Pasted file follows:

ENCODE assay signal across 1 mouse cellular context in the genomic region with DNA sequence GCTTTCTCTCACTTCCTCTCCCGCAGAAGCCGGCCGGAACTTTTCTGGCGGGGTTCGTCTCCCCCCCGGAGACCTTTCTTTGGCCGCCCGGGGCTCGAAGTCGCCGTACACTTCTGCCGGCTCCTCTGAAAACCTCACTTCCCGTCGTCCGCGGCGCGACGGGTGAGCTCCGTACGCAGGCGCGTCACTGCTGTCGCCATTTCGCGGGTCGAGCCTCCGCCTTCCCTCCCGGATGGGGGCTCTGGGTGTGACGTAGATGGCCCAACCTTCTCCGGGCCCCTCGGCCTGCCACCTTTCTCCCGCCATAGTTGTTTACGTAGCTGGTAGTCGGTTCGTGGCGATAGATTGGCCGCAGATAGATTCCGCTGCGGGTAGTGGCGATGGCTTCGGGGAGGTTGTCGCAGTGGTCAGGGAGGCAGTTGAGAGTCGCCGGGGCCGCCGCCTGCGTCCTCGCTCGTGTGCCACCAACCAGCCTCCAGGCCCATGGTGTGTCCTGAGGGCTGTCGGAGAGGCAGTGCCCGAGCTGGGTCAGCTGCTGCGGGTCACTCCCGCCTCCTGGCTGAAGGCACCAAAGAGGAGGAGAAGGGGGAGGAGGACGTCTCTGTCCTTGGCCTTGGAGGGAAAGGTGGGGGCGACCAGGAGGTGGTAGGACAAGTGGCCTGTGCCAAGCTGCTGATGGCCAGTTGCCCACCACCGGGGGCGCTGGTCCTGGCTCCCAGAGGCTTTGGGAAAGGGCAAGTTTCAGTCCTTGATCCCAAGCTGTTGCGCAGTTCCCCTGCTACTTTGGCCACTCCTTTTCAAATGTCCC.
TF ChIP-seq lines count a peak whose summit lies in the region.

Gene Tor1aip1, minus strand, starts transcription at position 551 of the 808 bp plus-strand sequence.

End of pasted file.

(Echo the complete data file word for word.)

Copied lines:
ENCODE assay signal across 1 mouse cellular context in the genomic region with DNA sequence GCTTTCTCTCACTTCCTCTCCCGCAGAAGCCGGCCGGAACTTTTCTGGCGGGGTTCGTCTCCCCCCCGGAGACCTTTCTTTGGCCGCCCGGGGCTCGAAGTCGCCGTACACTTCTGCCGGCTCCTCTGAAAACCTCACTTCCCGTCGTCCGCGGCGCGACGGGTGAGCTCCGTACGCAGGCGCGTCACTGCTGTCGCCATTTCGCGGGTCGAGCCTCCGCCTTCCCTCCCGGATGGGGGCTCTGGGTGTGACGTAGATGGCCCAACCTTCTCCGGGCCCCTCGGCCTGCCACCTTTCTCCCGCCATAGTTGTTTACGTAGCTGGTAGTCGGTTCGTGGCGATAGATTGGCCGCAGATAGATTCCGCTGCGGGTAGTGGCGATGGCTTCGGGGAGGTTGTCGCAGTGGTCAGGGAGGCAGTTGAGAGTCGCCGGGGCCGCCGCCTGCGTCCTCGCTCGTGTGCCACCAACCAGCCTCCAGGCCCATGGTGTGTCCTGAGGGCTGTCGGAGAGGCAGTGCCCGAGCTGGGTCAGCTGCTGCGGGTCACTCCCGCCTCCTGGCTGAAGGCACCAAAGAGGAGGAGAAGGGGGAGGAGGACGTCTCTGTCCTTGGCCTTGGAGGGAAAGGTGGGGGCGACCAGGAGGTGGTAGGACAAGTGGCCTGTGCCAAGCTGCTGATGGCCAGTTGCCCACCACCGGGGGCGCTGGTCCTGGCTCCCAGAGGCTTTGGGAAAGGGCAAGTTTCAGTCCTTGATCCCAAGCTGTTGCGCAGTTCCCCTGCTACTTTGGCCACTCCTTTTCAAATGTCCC.
TF ChIP-seq lines count a peak whose summit lies in the region.

Gene Tor1aip1, minus strand, starts transcription at position 551 of the 808 bp plus-strand sequence.